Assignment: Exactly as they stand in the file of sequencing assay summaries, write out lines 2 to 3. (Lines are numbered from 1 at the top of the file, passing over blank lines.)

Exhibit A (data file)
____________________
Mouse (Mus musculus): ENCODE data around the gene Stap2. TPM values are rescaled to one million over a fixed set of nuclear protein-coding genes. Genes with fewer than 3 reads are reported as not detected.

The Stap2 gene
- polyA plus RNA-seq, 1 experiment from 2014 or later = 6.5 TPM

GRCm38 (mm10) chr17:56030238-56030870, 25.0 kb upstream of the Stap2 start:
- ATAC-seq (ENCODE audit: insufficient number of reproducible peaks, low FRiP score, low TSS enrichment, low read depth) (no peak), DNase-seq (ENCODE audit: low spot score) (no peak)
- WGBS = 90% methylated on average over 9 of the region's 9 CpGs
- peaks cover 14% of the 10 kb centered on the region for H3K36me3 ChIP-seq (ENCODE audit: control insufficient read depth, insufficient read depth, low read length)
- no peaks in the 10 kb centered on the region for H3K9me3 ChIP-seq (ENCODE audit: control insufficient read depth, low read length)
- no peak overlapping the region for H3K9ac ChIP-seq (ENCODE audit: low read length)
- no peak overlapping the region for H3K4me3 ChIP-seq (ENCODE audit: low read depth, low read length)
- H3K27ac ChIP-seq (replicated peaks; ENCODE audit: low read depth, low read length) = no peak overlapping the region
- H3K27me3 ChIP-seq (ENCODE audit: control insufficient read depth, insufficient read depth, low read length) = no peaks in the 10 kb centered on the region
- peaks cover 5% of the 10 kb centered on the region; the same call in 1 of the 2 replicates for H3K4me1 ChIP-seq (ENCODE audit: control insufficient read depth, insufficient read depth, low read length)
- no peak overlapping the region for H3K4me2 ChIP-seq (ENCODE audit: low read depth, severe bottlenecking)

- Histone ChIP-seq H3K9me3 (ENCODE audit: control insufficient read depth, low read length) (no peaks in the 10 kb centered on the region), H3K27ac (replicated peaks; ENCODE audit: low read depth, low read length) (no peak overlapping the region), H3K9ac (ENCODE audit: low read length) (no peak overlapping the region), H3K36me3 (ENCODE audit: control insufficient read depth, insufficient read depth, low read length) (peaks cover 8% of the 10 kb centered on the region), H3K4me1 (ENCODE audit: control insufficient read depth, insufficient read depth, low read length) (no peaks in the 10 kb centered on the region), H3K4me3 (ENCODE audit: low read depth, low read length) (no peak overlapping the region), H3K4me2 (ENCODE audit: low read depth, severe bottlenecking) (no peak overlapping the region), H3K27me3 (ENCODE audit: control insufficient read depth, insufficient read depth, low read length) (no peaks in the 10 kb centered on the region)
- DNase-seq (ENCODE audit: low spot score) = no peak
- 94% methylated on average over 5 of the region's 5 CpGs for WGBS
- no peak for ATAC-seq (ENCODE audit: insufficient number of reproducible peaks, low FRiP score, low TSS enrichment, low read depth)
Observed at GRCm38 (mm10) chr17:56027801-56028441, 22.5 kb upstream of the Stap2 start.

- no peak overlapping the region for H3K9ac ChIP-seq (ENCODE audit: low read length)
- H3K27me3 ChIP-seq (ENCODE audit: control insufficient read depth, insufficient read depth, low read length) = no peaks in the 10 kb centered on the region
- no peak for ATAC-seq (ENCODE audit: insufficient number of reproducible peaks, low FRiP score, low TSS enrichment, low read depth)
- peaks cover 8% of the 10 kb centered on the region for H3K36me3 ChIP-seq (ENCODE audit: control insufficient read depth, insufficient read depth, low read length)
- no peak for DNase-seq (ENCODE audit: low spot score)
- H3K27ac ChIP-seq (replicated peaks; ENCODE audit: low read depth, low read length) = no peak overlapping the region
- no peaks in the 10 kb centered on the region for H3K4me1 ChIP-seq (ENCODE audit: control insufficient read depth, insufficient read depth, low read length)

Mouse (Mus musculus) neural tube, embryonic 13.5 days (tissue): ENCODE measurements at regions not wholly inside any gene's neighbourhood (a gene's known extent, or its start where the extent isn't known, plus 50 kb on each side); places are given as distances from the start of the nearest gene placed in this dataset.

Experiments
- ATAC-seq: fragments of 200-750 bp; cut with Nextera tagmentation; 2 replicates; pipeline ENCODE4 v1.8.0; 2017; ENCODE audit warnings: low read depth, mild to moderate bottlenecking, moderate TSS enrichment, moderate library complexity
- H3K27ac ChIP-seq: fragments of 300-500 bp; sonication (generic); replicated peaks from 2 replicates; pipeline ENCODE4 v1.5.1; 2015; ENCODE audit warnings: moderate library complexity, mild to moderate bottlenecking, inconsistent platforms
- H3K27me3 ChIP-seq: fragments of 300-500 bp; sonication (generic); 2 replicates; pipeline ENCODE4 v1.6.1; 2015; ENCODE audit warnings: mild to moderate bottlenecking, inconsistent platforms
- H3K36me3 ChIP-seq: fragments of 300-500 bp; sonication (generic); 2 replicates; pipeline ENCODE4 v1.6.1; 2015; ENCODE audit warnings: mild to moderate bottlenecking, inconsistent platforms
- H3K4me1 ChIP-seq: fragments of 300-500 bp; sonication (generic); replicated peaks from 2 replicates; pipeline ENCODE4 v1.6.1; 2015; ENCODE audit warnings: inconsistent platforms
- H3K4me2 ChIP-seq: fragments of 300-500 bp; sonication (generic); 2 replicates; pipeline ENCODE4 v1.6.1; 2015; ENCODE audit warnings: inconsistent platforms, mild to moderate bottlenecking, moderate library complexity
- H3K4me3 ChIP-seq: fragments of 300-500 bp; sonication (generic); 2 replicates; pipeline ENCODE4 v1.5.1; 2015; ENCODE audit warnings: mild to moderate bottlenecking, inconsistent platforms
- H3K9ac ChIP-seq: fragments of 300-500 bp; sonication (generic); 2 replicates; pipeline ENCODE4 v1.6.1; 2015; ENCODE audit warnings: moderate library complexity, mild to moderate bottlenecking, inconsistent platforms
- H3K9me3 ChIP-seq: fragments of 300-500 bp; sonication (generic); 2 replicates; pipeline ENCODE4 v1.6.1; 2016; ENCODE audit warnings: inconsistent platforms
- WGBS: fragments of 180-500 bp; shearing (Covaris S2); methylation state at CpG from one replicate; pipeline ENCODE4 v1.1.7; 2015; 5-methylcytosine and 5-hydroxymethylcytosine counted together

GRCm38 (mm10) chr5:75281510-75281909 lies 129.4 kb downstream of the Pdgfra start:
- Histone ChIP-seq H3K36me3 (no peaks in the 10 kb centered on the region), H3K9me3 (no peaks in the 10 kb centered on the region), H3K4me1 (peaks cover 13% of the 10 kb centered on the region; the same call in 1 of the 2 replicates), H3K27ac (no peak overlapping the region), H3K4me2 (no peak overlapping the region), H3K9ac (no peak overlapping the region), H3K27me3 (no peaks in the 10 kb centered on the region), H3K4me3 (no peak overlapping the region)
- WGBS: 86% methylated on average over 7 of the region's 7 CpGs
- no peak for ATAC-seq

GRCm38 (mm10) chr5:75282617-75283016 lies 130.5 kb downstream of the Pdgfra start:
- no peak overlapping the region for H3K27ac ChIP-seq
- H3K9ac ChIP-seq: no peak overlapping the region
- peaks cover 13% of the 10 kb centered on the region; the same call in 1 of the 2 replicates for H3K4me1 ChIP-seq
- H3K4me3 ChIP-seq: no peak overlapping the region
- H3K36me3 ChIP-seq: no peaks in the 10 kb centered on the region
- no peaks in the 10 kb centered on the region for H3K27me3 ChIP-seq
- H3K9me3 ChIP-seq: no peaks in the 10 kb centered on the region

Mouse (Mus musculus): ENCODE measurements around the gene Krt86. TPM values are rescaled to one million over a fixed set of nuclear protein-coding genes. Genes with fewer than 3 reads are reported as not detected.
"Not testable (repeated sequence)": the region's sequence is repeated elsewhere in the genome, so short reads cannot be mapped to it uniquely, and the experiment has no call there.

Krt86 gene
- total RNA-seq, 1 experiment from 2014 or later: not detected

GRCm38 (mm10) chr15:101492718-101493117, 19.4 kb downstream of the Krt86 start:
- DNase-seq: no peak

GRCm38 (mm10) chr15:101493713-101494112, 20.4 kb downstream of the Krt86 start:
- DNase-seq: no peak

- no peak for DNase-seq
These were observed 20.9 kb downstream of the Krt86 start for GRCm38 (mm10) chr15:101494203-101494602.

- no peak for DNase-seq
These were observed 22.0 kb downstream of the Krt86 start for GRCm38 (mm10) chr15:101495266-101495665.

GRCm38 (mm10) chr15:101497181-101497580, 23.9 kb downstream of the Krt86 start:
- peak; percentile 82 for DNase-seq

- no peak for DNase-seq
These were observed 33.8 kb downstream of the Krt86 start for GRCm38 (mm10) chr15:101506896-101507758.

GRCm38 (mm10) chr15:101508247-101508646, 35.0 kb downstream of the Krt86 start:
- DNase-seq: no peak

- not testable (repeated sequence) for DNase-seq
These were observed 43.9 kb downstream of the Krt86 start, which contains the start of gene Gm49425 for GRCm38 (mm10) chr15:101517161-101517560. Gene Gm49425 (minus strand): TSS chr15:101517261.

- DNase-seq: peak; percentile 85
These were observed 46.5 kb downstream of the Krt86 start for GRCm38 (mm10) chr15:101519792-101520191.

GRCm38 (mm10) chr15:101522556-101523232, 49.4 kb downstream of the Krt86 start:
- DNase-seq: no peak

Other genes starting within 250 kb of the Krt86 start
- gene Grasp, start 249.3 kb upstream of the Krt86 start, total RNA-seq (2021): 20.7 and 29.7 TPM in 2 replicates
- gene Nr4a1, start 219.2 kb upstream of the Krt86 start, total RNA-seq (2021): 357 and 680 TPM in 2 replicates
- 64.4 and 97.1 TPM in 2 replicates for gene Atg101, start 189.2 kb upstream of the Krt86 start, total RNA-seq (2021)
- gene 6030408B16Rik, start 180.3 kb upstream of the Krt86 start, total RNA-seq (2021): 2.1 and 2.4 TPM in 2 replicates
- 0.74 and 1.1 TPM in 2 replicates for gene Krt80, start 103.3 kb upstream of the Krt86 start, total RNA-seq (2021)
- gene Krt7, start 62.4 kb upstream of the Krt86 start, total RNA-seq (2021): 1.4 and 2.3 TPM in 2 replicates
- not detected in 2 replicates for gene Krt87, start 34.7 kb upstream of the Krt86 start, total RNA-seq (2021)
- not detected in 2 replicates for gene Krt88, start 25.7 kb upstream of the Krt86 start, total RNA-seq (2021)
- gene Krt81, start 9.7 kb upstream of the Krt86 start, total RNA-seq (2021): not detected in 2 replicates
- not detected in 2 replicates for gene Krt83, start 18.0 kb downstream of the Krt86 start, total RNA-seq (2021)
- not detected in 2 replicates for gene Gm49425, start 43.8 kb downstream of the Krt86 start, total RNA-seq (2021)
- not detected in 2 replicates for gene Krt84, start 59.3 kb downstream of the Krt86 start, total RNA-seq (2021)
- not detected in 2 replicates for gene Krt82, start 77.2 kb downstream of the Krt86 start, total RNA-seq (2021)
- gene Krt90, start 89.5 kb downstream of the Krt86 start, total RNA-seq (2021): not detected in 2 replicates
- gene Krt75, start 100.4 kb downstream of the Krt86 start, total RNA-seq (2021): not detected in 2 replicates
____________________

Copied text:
The Stap2 gene
- polyA plus RNA-seq, 1 experiment from 2014 or later = 6.5 TPM